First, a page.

Marion lives with her husband Will, an environmental litigator, in the Hudson Valley. They have four children and enjoy free time reading and playing with the family’s Rottweiler and Labrador, a released pup from the Guiding Eyes for the Blind.
- May is Mental Health Awareness Month: Take Steps to Work for More Understanding to Save Lives
- Buildling Resilience in Youth After Recent Storms and Other Adverse Events
- Board of Regents Announces Expanded Diploma Path for Students with Disabilities
- Disclosing Disabilities in the Workplace
- Proposed Legislation Would Weaken Americans with Disabilities Act
- DeVos Rescinds 72 Guidance Documents for Students with Disabilities
- New York Court of Appeals Rejects Constitutional Right to Physician-Assisted Suicide
- As The School Year Begins, Review Your Child’s IEP and Request Needed Changes
- How The AHCA Could Impact Special Education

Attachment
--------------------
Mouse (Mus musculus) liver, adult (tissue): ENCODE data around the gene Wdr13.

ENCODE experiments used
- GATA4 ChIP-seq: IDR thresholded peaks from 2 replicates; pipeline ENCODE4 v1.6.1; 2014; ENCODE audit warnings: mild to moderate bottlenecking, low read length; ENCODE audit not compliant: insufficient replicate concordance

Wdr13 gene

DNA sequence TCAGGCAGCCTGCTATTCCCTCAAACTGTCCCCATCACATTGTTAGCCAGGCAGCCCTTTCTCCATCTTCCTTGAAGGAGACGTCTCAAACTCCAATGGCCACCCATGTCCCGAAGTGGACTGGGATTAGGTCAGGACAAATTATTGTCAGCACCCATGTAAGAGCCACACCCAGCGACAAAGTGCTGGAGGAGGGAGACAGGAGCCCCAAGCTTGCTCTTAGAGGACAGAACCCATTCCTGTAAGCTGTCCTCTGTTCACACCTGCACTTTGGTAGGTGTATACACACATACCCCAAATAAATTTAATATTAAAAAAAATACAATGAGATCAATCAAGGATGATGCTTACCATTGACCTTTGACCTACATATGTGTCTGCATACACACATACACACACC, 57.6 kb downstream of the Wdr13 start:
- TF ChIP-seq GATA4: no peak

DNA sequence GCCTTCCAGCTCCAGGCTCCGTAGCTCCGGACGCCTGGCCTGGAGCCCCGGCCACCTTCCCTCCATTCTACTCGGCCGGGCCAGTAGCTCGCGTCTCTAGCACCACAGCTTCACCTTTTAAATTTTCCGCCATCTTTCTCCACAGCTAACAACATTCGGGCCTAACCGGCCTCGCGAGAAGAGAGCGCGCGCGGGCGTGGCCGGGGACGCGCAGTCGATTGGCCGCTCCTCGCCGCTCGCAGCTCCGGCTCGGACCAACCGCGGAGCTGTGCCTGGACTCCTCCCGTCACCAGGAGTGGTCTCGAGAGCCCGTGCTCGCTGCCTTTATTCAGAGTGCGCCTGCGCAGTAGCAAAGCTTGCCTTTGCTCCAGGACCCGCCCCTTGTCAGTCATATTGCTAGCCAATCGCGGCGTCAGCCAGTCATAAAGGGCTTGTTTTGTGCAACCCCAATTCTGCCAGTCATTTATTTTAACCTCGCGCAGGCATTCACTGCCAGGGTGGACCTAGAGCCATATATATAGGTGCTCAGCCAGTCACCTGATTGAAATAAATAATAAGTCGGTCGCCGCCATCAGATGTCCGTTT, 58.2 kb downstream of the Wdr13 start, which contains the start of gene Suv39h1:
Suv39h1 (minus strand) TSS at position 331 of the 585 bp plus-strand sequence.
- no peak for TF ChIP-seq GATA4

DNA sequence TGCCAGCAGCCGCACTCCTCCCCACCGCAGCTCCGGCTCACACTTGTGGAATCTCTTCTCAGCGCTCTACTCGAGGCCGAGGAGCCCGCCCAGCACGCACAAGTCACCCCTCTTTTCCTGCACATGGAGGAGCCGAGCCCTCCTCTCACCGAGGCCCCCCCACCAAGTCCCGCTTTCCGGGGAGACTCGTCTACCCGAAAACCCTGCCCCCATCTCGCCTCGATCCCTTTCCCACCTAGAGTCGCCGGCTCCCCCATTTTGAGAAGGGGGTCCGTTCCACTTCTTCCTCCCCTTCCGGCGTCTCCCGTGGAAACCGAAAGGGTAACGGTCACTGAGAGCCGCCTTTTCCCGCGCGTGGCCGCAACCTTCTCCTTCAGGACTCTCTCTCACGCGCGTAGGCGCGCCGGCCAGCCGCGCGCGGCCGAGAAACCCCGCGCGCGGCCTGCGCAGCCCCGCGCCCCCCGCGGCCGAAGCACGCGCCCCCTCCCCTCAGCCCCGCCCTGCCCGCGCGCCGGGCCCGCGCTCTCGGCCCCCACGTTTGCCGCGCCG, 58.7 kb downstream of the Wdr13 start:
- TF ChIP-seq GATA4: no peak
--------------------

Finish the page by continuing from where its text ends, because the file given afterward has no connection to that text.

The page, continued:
- House Passage of American Health Care Act Requires Monitoring, Attention and Advocacy
- The Supreme Court Rules that a Free Appropriate Public Education Requires More Than Trivial Progress
- Trump Administration Rescinds Federal Guidance Protecting Transgender Students
- Wonder the Goldendoodle Prevails at the U.S. Supreme Court: An Important Decision for Parents & Students
- How Will The Appointment of DeVos Affect My Child?
- Governor Cuomo’s Proposal on Free College Tuition in State Schools Promises Greater Opportunity for Vulnerable Students
- Holiday Reflections
- Supreme Court Case on Service Dog Access to Schools has Broad Implications for all Students with Disabilities
- What If Your College-Aged Child Has A Medical Emergency: FERPA and HIPAA
- USDOE Hears Testimony on SRO Delays and Proposed Compliance Agreement
- Common Core Assessments: Pros & Cons of Opting Out
- What Should Parents Ask for in an IEP Meeting?
- Diplomas and Credentials Available to Students with Disabilities and their Impact on Eligibility for Higher Education and Other Opportunities
- Electronic Tracking Devices in the Wake of Avonte
- Supreme Court Officially Substitutes Term “Intellectual Disability” for “Mentally Retardation”